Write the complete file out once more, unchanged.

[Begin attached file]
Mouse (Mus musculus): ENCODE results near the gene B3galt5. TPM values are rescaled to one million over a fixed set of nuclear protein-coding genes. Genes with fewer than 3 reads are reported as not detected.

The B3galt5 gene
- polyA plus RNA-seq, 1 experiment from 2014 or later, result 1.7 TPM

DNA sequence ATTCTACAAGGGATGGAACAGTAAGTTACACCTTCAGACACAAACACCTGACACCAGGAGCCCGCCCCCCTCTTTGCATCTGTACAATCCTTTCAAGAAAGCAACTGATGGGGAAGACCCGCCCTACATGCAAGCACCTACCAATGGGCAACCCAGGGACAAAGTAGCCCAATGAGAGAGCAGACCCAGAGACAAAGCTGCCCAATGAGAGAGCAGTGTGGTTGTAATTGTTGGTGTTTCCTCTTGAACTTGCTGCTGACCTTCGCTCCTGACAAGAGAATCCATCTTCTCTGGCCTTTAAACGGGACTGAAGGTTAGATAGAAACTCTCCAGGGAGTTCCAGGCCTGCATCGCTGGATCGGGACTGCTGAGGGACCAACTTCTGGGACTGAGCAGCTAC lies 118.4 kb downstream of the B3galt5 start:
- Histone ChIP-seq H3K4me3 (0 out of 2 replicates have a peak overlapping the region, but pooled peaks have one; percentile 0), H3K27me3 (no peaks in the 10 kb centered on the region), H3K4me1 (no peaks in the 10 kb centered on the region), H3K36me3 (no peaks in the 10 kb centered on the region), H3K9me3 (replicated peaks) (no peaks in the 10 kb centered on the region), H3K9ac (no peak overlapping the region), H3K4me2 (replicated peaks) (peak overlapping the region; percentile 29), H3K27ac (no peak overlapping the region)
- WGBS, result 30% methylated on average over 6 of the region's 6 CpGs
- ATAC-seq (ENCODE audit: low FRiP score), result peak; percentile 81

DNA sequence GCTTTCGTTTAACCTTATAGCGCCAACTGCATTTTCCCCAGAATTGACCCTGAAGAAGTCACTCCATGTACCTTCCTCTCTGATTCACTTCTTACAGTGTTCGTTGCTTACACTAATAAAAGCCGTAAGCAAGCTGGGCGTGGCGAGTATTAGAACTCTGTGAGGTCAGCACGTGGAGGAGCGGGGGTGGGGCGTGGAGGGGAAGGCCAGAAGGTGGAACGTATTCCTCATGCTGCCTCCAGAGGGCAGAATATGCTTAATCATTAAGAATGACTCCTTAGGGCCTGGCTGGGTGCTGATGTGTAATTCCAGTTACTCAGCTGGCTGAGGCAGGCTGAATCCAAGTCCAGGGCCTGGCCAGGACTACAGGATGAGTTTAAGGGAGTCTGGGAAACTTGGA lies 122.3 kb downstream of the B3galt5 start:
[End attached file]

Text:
Mouse (Mus musculus): ENCODE results near the gene B3galt5. TPM values are rescaled to one million over a fixed set of nuclear protein-coding genes. Genes with fewer than 3 reads are reported as not detected.

The B3galt5 gene
- polyA plus RNA-seq, 1 experiment from 2014 or later, result 1.7 TPM

DNA sequence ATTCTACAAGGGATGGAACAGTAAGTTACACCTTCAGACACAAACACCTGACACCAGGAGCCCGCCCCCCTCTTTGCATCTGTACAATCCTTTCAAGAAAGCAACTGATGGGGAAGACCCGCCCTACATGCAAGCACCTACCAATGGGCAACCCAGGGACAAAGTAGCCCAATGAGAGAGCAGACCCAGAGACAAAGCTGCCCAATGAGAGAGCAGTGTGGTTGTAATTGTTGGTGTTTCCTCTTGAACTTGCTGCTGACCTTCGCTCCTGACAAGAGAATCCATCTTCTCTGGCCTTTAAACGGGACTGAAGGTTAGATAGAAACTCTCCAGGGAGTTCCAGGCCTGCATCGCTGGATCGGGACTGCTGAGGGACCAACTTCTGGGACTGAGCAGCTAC lies 118.4 kb downstream of the B3galt5 start:
- Histone ChIP-seq H3K4me3 (0 out of 2 replicates have a peak overlapping the region, but pooled peaks have one; percentile 0), H3K27me3 (no peaks in the 10 kb centered on the region), H3K4me1 (no peaks in the 10 kb centered on the region), H3K36me3 (no peaks in the 10 kb centered on the region), H3K9me3 (replicated peaks) (no peaks in the 10 kb centered on the region), H3K9ac (no peak overlapping the region), H3K4me2 (replicated peaks) (peak overlapping the region; percentile 29), H3K27ac (no peak overlapping the region)
- WGBS, result 30% methylated on average over 6 of the region's 6 CpGs
- ATAC-seq (ENCODE audit: low FRiP score), result peak; percentile 81

DNA sequence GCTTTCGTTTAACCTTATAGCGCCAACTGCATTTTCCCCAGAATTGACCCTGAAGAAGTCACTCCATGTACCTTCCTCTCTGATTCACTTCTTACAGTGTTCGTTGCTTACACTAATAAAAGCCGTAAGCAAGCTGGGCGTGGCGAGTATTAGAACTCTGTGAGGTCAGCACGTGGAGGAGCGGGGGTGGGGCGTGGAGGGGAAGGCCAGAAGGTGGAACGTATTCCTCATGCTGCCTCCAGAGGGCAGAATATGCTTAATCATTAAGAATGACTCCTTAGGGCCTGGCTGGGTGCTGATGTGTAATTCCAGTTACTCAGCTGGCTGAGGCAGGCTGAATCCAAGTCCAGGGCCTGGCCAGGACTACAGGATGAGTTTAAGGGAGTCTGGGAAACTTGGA lies 122.3 kb downstream of the B3galt5 start: